Welcome, you’re sharing an all access pass with about 4000 other journalists from around the world. They scan you each time you watch a movie and they take a photo of you too.
With this badge you have access to a computer room and a wifi hotspot, but most importantly, there is a Nespresso bar open from 8:30A-6:30P that puts a smile on everyone’s face. There’s a wall describing the intensity level of each beverage. Another espresso forte, s’il vous plait!
Press people get top priority for the press screenings that happen every morning at the Grand Lumiere Theatre at 8:30A sharp. Get there by 7:45A and you’ll have pretty good seating options (there’s 2,300 seats to be filled, after all). If you miss the morning screening, there’s usually a catch-up session behind the Palais at around noon. But, line up super early for this one, as the theatre is way smaller! You can also watch the complete competition line up on the last day of the festival before the closing act.
Prepare to get hustled around like cattle. Most of the time you’ll be accidentally waiting in the wrong line. There is a hierarchy to press. From lowest to highest it goes: yellow, blue, pink and white. This is determined by your outlet’s popularity and the amount of coverage you supply and how many years you have been supplying it. Enjoy!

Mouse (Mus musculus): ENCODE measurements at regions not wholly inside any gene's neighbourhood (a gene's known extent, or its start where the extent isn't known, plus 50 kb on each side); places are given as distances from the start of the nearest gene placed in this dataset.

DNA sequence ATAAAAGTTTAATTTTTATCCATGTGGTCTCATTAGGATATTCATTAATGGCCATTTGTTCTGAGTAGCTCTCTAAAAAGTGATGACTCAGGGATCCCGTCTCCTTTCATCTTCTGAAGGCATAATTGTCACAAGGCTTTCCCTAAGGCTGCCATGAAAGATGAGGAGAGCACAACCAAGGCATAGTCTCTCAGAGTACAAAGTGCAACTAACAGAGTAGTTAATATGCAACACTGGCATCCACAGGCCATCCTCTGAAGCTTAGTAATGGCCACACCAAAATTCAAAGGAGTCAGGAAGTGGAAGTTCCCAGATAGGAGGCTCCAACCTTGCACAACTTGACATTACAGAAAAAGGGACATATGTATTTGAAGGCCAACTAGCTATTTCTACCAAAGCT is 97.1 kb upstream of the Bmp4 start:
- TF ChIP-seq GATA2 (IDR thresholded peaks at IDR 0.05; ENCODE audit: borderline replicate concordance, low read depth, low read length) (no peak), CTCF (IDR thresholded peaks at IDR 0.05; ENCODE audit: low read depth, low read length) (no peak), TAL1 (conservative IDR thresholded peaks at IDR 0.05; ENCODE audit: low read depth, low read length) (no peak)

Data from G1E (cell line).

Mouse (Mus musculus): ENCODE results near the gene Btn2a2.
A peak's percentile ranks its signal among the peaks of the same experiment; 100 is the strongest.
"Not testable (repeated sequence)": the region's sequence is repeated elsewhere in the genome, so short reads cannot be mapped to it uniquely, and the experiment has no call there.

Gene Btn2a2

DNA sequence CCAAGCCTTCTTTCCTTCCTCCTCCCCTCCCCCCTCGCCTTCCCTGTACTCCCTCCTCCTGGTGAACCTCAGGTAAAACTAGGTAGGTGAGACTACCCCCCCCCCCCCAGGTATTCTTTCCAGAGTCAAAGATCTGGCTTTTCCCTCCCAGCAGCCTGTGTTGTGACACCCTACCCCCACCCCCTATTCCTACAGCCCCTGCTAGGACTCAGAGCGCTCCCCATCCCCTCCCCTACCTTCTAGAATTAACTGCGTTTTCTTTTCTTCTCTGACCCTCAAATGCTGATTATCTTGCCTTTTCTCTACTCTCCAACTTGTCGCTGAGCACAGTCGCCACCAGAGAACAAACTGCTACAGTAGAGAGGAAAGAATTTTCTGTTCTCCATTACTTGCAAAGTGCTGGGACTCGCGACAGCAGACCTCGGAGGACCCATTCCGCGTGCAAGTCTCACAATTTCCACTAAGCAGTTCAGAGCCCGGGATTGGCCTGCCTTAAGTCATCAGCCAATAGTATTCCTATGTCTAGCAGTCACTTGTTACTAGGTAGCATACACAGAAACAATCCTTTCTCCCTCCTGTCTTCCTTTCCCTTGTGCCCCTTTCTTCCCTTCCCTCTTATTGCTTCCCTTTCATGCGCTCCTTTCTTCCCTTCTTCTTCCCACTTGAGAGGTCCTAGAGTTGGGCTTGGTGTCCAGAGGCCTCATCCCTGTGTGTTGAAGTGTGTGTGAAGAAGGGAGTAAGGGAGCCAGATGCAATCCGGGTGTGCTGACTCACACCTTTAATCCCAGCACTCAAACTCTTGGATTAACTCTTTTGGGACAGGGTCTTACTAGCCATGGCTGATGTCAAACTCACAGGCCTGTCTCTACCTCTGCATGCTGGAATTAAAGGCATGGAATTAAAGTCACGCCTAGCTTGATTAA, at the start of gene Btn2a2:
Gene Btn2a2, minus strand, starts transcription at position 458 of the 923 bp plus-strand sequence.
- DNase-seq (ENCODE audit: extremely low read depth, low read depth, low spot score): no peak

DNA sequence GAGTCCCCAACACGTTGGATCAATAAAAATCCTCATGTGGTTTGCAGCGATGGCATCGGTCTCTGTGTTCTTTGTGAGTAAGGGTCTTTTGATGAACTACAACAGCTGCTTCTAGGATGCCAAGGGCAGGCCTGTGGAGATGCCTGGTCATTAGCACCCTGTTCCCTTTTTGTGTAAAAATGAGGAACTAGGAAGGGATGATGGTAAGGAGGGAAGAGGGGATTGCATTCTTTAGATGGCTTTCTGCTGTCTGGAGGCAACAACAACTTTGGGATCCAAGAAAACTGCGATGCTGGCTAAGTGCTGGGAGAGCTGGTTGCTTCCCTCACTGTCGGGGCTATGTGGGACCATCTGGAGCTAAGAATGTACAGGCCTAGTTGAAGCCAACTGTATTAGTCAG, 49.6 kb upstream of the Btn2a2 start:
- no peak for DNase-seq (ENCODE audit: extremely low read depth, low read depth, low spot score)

When you find some free time, make your way over to the Marche du Film that is on the other side of the building. You can see all the movies that never made it. (What, not JUAN OF THE DEAD? Better luck next year). There is an area for pretty much every country in the world, a documentary area and a short film area. Be prepared to get a bunch of weird emails from people saying they’re so thankful you watched their film. There’s no getting out of the badge scan!
One thing is for sure – press is at the bottom of the food chain at the Cannes Film Festival. You are not welcome at the premieres since you have a screening dedicated to you and yours alike every morning. You are not invited to any parties because like all struggling journalists you probably only have a tweed jacket and skinny jeans and a scraggly notebook. Not really satisfying the dress code, and also you’re not a baller from Monte Carlo that can potentially invest in a film.
Take a deep breath and get ready to fight with amateur paparazzi, families on vacation, lovers that need to get a room and film students trying to catch a break. There’s a movie to screen about every hour of the day and interviews are limited to nominations from the distributors in your respective countries. Good luck, and may the odds be ever in your favor.